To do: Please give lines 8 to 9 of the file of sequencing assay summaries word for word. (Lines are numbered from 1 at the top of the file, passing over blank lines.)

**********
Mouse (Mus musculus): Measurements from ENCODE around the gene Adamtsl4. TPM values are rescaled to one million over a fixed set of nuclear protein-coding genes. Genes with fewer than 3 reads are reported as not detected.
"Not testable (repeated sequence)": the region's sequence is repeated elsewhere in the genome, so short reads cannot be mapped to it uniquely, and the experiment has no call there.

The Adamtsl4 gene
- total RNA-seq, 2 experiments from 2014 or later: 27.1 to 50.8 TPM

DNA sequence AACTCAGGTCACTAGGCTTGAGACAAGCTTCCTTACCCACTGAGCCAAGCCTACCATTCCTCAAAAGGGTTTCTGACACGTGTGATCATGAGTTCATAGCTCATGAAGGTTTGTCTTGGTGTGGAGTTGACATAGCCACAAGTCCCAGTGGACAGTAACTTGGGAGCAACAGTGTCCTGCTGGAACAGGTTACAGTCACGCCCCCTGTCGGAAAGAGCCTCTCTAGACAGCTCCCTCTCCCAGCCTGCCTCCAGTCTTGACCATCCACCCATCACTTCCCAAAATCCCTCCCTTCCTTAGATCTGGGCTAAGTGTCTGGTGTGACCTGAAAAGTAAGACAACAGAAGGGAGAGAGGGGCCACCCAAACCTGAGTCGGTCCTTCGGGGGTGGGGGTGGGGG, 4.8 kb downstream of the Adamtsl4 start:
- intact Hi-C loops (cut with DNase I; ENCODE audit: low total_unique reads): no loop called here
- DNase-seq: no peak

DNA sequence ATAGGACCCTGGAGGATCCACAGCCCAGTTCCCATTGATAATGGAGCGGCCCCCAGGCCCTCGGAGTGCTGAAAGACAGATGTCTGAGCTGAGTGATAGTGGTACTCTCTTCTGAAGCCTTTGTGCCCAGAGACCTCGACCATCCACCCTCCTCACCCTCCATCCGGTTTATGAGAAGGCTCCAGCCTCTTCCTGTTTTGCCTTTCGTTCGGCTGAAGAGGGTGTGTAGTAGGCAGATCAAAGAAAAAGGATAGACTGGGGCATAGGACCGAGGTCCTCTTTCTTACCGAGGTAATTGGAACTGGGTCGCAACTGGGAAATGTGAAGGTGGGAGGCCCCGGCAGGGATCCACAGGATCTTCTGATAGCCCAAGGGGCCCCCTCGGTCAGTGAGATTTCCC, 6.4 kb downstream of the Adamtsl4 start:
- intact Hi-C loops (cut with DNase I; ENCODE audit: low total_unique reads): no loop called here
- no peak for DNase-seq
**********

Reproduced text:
DNA sequence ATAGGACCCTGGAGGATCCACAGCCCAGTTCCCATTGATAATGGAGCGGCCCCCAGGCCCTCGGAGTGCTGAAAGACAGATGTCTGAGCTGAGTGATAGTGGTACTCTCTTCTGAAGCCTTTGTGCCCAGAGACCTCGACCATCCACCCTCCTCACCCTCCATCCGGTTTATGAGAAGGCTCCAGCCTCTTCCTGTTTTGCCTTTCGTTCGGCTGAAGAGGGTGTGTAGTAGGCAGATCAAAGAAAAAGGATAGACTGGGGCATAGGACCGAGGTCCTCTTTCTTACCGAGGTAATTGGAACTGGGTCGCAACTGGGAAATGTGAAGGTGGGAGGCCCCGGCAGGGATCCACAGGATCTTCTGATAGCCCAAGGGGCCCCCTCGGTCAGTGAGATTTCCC, 6.4 kb downstream of the Adamtsl4 start:
- intact Hi-C loops (cut with DNase I; ENCODE audit: low total_unique reads): no loop called here